Macron sparked fury across the Muslim world in October when he defended the publication of cartoons depicting the Prophet Mohammed
Al-Qaida in the Islamic Maghreb urged its followers Monday to kill anyone insulting the Prophet Mohammed and threatened French President Emmanuel Macron over his remarks on Islam.
In October, Macron defended the publication of cartoons depicting the Prophet Mohammed on the grounds of freedom of speech, launching a campaign against Islamic radicalism and sparking fury across the Muslim world.
"Killing anyone who insults the prophet is the right of each and every Muslim," the jihadist group, known by its French acronym AQMI, said in a statement.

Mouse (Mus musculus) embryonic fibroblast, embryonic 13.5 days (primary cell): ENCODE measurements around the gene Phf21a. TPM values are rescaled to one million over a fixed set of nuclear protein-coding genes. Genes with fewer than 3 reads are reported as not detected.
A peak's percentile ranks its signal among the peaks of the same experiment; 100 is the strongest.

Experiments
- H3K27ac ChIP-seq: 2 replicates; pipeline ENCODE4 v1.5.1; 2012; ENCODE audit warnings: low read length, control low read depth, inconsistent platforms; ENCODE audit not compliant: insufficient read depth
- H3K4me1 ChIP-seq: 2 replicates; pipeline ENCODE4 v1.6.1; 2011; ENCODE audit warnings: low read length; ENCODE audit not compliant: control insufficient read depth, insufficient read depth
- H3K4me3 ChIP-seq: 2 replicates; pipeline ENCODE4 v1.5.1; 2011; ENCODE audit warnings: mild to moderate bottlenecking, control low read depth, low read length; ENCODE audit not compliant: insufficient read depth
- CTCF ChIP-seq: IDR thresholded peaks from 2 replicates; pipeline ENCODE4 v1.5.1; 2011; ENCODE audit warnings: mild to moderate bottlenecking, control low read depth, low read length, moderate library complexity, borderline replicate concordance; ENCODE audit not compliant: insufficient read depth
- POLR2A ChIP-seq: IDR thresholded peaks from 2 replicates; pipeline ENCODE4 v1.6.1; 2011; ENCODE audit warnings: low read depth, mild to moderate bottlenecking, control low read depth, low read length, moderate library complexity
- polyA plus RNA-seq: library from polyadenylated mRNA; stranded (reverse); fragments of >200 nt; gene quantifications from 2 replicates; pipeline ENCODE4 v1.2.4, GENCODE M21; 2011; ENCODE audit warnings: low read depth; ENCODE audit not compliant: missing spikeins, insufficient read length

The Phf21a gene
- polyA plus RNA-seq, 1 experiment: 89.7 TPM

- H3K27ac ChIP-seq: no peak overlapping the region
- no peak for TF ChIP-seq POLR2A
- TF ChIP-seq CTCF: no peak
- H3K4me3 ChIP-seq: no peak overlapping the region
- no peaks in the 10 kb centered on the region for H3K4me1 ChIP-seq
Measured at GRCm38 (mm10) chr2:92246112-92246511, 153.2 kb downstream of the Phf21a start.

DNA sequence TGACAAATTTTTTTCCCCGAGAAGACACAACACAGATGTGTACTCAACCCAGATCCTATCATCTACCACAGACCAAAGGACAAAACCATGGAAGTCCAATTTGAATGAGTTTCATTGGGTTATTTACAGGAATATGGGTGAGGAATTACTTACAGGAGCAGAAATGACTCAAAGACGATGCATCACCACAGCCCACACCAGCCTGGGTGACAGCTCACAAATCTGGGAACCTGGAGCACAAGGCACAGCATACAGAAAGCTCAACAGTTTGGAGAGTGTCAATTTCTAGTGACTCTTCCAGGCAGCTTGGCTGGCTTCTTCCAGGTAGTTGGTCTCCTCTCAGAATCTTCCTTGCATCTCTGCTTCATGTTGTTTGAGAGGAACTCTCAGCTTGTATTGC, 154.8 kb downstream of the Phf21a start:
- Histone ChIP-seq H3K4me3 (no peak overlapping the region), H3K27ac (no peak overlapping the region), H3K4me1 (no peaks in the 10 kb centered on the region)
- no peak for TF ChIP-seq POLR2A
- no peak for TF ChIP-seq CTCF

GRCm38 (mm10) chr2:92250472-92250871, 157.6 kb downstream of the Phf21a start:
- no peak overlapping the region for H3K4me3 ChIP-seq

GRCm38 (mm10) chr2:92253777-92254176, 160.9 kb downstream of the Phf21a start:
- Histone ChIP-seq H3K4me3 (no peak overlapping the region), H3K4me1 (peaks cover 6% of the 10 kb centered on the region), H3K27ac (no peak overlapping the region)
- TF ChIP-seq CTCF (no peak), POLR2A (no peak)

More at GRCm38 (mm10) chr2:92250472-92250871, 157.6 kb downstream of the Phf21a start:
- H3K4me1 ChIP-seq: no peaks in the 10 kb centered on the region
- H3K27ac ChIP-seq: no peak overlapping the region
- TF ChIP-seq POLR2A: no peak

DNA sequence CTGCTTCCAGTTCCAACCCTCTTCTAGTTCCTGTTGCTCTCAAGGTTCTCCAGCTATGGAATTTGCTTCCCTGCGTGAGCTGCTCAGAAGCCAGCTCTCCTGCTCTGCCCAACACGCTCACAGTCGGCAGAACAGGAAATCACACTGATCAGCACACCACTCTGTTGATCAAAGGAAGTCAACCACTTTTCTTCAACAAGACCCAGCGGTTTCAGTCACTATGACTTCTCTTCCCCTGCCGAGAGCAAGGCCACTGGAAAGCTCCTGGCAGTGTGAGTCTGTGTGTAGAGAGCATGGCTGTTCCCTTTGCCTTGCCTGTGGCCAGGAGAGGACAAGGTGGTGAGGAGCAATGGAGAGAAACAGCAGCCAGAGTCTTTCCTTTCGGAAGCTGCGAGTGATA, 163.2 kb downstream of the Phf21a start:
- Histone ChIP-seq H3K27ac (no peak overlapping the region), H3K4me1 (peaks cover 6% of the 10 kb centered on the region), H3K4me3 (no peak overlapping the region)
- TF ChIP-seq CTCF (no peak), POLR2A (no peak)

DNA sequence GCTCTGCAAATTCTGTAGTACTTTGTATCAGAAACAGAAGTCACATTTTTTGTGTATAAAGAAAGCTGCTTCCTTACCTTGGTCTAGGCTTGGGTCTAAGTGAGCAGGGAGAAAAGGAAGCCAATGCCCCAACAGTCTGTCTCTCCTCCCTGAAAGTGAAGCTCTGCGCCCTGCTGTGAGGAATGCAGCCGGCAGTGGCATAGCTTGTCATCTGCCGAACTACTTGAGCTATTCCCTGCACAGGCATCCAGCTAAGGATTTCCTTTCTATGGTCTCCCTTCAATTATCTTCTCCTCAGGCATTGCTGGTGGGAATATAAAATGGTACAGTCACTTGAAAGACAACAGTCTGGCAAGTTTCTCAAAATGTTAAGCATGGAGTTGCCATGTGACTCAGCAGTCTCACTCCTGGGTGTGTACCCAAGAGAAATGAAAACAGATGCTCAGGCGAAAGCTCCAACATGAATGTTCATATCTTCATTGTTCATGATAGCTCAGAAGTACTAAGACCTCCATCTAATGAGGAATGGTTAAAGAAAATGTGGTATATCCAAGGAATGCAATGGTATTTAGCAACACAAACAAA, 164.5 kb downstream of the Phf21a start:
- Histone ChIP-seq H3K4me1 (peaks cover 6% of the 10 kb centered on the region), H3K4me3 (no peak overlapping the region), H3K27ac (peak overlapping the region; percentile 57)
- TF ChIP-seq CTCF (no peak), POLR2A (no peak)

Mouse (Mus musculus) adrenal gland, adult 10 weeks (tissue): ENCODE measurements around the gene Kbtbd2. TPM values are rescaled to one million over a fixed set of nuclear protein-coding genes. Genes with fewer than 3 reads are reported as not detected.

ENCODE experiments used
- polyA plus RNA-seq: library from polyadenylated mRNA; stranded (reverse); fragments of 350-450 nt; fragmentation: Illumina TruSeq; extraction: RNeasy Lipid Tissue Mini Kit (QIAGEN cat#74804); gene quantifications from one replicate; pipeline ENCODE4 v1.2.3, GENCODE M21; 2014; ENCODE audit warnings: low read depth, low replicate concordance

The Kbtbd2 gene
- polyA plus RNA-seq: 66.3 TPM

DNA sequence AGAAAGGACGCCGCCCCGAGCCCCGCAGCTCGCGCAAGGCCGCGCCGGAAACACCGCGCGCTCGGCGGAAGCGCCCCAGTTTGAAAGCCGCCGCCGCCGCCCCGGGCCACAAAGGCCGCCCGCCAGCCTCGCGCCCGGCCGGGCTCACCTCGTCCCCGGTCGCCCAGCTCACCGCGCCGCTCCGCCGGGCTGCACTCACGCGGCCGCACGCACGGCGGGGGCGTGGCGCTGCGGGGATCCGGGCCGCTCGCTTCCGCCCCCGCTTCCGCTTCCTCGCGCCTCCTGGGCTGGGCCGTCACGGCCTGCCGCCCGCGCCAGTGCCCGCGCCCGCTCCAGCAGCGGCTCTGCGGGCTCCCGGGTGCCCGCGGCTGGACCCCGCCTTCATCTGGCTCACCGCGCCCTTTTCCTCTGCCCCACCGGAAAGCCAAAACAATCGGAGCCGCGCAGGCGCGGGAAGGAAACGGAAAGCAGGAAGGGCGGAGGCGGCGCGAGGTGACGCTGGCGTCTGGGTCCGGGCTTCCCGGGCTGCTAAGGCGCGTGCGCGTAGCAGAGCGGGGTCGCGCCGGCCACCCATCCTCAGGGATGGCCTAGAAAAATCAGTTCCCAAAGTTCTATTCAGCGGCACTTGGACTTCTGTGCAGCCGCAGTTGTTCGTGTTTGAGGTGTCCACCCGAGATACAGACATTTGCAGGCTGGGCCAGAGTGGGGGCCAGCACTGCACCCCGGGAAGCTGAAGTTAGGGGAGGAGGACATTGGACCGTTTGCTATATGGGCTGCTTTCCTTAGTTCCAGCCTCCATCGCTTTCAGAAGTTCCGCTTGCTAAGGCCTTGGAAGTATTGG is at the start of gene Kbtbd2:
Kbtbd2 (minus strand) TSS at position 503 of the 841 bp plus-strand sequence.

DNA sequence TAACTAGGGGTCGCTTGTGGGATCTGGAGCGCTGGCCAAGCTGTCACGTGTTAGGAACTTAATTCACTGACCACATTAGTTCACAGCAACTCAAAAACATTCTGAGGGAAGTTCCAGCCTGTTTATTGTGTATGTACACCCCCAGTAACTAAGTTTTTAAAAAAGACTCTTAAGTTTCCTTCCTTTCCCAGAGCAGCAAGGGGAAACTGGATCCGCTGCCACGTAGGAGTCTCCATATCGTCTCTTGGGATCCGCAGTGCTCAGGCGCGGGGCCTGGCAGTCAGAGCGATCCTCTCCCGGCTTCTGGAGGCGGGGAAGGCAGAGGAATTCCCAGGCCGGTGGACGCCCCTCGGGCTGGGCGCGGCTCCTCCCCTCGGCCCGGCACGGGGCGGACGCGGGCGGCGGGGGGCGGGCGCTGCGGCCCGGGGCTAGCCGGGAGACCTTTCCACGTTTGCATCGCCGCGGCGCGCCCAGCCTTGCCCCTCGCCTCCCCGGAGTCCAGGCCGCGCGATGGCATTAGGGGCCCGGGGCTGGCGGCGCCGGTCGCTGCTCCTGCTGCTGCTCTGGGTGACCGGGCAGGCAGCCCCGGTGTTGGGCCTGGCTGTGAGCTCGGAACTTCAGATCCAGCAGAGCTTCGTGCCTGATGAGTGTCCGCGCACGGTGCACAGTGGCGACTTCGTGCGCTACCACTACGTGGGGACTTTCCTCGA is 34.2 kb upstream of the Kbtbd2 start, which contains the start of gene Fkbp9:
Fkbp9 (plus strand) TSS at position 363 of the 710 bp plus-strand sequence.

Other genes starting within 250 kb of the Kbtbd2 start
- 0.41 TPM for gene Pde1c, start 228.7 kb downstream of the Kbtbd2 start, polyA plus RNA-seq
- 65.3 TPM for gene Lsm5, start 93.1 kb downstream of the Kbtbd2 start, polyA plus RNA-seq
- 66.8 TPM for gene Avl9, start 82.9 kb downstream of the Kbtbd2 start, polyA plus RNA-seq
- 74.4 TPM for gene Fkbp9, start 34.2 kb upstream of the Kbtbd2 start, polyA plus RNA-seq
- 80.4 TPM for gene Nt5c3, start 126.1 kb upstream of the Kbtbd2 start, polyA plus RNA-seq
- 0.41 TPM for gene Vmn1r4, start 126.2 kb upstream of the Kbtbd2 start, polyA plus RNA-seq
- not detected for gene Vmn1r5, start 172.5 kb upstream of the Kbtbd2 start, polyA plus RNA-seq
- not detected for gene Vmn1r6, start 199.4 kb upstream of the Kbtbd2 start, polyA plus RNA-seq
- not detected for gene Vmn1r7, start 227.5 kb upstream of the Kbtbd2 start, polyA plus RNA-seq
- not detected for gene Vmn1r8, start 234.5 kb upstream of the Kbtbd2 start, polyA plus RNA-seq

Macron's remarks came after beheading of French teacher Samuel Paty near Paris by a suspected jihadist, after Paty had shown his students cartoons of the prophet Mohammed during a lesson on freedom of expression.
That followed the re-publication of the controversial cartoons in September by satirical French weekly Charlie Hebdo.
Macron has vowed to defend freedom of speech, but anger has spread among Muslims worldwide, with many vowing to boycott French products.
"The boycott is a duty but it is not enough," AQMI said in the statement.
It threatened to avenge Macron's comments, describing the French president as "young and unexperienced, with a little brain" and saying he had "insisted on offending the Prophet".